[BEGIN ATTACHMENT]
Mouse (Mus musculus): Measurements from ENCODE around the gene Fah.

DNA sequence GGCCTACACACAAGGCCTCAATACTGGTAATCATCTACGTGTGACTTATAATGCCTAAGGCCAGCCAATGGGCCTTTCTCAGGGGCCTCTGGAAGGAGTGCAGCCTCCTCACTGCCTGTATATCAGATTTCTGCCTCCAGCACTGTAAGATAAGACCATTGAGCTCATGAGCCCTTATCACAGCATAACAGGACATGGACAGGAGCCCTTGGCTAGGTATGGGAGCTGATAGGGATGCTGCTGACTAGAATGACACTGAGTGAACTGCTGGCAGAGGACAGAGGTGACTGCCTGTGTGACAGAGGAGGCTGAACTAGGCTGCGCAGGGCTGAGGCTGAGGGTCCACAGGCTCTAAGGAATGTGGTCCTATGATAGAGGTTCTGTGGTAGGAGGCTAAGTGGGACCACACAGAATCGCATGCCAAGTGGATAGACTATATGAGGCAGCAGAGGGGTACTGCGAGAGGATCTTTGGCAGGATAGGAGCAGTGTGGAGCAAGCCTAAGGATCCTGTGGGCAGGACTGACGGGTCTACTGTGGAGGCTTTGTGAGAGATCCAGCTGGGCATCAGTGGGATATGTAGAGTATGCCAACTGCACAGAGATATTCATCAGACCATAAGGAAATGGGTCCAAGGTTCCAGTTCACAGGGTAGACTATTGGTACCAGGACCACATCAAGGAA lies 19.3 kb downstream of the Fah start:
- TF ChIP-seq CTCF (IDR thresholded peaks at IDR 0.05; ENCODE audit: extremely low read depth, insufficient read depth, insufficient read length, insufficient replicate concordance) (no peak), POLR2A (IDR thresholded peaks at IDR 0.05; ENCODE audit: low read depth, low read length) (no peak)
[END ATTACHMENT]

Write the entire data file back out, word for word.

Mouse (Mus musculus): Measurements from ENCODE around the gene Fah.

DNA sequence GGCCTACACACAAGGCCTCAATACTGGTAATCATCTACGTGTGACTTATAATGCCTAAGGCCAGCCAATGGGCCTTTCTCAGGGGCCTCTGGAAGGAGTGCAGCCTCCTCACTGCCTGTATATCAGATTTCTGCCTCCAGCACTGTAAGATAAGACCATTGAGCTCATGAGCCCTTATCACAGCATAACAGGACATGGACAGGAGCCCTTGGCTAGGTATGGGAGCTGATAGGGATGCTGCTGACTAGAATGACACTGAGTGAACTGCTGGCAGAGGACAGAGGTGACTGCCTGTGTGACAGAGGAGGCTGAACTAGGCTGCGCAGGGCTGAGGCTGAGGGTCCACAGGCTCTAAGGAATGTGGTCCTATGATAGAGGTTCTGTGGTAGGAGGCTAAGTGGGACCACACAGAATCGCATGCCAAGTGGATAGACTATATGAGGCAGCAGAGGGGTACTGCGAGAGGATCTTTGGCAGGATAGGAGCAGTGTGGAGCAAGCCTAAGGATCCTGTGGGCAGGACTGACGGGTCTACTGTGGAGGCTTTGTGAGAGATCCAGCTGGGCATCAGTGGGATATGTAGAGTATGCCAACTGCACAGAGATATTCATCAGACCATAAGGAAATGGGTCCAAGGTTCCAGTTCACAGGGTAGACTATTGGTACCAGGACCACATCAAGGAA lies 19.3 kb downstream of the Fah start:
- TF ChIP-seq CTCF (IDR thresholded peaks at IDR 0.05; ENCODE audit: extremely low read depth, insufficient read depth, insufficient read length, insufficient replicate concordance) (no peak), POLR2A (IDR thresholded peaks at IDR 0.05; ENCODE audit: low read depth, low read length) (no peak)